Coming Out of the War

Teacraft: A Treasury of Romance, Rituals & Recipes by Charles and Violet Schaffer (San Francisco: Yerba Buena Press, 1975)

Our authors offer us the reminiscence of a character dubbed "Our Man" about the time some thirty years ago [1940s] at a boarding house, The Pink House on Waverly Place in Kowloon.

"Afternoon tea was more to my taste. The elegant service and leisurely civility on the veranda in fine weather and in the livingroom when weather was bad agreed with me.

"To this ritual I unwittingly contributed an American revolution. Following a lifetime of profligacy, I innocently spread my bread with both butter and jam. At first my fellow lodgers looked askance. They spread one or the other on their bread, never both!

"Soon they were imitating my extravagance, first to see whether they liked it and then to enjoy the extravagance at dinner.

"Mrs Mather [the keeper of the boarding house] was utterly dismayed by this ruinous turn of events. It threatened to throw her budget off balance, she protested, and it probably did.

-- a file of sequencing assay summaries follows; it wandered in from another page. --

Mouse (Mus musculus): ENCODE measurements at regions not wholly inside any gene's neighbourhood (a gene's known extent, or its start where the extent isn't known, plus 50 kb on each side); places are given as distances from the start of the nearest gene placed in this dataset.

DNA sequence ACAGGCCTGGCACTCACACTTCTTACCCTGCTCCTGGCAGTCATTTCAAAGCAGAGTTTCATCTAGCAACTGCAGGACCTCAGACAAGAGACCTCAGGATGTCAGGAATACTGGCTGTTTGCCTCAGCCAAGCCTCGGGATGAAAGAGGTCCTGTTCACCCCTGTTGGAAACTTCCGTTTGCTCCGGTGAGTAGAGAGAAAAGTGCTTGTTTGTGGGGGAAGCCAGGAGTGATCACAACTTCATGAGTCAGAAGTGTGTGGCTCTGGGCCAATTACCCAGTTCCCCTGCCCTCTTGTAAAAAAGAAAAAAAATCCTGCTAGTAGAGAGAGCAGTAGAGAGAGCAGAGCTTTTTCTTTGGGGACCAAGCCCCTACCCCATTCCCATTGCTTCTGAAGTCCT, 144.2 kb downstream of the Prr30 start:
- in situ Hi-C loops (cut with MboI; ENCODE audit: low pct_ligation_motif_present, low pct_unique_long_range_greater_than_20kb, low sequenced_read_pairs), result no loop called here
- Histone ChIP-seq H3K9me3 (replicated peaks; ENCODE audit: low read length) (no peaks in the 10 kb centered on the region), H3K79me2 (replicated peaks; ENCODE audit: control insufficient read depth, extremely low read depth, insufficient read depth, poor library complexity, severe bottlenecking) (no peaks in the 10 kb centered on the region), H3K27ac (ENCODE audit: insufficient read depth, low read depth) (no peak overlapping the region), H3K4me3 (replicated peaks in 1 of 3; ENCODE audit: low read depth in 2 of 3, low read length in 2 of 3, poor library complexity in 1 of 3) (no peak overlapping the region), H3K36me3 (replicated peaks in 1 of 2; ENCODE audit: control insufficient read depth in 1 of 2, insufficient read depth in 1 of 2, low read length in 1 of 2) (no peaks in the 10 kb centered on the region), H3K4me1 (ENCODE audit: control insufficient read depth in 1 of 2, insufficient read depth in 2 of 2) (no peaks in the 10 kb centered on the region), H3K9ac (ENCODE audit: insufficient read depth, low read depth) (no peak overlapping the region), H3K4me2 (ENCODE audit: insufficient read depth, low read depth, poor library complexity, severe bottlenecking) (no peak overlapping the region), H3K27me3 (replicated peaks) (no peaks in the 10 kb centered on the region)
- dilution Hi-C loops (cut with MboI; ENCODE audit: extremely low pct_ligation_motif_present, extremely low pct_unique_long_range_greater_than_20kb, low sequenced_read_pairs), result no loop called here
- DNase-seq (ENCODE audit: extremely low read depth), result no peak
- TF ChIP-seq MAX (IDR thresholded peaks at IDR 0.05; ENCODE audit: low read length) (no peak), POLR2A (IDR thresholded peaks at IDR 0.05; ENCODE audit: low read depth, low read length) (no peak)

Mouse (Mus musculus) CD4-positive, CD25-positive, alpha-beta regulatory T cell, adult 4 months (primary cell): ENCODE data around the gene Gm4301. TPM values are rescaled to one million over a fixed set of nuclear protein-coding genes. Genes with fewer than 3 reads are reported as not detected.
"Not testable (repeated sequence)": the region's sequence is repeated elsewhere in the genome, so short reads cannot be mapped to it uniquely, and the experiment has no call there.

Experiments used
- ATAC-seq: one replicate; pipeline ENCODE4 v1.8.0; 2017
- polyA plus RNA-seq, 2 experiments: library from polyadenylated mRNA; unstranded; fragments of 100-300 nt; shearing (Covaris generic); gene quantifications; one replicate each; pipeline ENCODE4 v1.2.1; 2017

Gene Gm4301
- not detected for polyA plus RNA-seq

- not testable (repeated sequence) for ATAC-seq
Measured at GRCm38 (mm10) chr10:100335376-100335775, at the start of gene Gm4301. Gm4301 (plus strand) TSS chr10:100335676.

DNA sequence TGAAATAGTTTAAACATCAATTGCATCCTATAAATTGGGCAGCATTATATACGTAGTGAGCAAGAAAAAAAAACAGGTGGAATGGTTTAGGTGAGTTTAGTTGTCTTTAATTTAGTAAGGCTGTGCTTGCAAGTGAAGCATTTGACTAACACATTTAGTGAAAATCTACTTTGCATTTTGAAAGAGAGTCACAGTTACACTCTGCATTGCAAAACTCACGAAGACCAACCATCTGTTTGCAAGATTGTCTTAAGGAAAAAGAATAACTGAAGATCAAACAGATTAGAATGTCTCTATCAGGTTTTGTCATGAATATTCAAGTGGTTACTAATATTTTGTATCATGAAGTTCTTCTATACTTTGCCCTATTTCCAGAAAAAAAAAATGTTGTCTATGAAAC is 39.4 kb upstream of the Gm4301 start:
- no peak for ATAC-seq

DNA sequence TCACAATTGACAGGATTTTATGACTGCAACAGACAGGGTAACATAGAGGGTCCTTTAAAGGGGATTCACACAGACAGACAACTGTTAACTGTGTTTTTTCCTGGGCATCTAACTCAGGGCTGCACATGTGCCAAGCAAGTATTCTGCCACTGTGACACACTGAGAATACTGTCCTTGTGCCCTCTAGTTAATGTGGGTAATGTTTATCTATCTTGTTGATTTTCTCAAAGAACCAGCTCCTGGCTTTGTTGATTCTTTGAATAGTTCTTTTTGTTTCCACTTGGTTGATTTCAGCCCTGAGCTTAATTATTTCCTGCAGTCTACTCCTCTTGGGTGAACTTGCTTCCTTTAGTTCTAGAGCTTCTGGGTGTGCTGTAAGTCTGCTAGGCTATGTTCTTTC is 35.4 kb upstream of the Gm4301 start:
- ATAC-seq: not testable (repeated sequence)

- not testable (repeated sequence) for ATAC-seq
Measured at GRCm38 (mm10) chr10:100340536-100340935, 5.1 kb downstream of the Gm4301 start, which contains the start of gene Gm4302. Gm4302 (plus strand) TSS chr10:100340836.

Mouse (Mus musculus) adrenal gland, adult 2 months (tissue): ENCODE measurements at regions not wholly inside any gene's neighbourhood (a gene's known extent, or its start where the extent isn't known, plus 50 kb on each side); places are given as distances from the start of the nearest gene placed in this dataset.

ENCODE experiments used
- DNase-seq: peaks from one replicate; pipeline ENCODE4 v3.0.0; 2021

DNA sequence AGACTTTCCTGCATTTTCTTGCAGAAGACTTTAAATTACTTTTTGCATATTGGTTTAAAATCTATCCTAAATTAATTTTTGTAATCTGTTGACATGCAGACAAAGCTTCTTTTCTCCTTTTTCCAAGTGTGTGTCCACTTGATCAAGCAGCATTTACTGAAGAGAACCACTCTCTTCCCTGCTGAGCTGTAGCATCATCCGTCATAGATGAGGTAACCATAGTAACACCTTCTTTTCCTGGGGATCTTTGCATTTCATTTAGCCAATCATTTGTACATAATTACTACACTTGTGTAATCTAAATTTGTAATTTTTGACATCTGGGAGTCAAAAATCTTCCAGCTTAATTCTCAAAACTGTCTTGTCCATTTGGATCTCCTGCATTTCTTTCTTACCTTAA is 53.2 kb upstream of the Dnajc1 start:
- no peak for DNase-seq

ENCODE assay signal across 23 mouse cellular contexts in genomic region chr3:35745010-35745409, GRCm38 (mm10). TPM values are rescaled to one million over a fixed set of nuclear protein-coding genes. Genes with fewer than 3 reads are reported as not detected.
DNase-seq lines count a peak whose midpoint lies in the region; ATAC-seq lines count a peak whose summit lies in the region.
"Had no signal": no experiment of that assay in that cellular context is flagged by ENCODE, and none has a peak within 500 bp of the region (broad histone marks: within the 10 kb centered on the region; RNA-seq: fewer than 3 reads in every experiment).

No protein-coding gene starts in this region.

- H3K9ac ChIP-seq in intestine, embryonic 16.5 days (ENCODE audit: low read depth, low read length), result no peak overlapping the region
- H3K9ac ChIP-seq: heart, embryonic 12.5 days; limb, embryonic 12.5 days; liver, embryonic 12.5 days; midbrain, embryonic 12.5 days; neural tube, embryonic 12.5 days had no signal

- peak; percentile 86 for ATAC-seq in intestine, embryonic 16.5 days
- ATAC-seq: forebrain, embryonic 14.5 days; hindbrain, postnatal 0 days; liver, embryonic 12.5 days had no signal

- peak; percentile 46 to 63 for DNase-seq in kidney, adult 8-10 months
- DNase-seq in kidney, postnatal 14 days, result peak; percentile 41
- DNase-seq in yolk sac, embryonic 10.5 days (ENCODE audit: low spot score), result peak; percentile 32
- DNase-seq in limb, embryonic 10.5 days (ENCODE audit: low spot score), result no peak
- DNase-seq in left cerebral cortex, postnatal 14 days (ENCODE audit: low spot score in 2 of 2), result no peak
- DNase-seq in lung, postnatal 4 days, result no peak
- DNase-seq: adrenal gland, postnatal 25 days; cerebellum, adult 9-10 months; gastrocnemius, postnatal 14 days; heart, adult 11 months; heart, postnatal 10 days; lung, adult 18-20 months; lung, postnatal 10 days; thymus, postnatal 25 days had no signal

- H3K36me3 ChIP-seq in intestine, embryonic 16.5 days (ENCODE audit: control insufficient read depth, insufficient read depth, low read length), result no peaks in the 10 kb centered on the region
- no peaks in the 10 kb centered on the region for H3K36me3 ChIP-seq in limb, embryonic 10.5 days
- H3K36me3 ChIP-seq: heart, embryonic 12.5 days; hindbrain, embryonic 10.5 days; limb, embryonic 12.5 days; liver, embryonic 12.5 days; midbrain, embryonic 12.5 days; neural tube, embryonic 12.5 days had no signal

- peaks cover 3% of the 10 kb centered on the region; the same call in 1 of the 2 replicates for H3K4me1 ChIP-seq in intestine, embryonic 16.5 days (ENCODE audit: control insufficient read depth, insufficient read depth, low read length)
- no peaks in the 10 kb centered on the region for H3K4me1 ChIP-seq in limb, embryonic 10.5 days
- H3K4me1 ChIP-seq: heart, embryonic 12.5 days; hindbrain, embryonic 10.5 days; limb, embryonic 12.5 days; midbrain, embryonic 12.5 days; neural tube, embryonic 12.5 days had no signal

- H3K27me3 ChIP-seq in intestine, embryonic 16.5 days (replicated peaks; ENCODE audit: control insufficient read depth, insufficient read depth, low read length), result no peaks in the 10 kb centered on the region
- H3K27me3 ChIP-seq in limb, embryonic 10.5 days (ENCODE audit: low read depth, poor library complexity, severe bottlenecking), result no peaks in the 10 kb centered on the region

I am reminded of the story told by Jane Rule about the ham and the pan.
There is a story about a young woman who always cut a generous slice off a ham before cooking it. When asked why she did it, she said, "My mother always did it." Piqued for a better reason, she asked her mother why she had done it. "My mother always did it." The grandmother, fortunately still alive, was finally able to explain, "I never had a pan big enough."

And so for day 1530